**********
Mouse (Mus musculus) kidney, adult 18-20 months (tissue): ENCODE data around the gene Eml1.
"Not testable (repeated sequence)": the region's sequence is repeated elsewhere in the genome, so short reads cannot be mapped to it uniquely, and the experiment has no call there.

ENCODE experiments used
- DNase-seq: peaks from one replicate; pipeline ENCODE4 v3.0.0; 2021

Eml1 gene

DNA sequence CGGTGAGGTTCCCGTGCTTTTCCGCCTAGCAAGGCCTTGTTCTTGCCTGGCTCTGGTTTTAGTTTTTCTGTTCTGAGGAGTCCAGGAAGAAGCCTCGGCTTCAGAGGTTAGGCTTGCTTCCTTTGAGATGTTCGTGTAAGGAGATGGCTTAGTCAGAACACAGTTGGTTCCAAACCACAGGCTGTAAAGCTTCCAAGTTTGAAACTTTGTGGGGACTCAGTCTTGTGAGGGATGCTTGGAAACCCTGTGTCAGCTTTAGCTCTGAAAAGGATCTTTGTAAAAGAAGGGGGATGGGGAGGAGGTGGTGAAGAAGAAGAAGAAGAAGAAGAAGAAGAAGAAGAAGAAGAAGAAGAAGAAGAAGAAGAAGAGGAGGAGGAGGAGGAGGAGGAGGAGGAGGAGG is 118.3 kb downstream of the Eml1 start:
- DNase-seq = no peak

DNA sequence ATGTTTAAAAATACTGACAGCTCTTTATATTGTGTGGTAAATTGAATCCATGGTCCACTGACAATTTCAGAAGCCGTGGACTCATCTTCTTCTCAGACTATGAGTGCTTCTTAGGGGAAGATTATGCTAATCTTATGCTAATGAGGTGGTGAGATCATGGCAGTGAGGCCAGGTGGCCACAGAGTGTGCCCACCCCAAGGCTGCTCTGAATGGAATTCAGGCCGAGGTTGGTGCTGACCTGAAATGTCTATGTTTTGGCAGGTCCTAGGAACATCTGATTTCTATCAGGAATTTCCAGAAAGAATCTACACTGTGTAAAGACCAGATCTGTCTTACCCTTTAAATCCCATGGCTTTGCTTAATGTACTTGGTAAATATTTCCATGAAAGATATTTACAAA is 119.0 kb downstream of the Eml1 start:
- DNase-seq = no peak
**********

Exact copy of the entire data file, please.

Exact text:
Mouse (Mus musculus) kidney, adult 18-20 months (tissue): ENCODE data around the gene Eml1.
"Not testable (repeated sequence)": the region's sequence is repeated elsewhere in the genome, so short reads cannot be mapped to it uniquely, and the experiment has no call there.

ENCODE experiments used
- DNase-seq: peaks from one replicate; pipeline ENCODE4 v3.0.0; 2021

Eml1 gene

DNA sequence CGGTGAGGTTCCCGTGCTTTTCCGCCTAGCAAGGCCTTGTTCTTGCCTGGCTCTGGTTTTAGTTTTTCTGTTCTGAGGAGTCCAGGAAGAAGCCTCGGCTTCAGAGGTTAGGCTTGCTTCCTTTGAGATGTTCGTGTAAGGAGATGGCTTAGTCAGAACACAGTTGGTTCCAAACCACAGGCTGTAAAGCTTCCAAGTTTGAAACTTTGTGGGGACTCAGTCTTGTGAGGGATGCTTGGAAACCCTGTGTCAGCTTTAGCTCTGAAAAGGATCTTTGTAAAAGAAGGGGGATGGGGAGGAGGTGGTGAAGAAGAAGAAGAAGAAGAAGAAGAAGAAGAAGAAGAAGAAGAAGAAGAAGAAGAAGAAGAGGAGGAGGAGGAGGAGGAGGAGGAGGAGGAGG is 118.3 kb downstream of the Eml1 start:
- DNase-seq = no peak

DNA sequence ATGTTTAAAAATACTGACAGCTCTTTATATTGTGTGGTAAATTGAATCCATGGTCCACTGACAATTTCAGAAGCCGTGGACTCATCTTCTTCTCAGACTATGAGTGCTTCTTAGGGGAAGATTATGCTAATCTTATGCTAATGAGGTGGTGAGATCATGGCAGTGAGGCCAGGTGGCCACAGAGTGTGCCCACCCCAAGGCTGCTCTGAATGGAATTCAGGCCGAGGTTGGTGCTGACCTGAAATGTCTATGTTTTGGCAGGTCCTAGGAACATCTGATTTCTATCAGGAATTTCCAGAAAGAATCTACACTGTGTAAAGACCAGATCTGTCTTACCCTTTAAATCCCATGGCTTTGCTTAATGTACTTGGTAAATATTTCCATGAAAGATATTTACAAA is 119.0 kb downstream of the Eml1 start:
- DNase-seq = no peak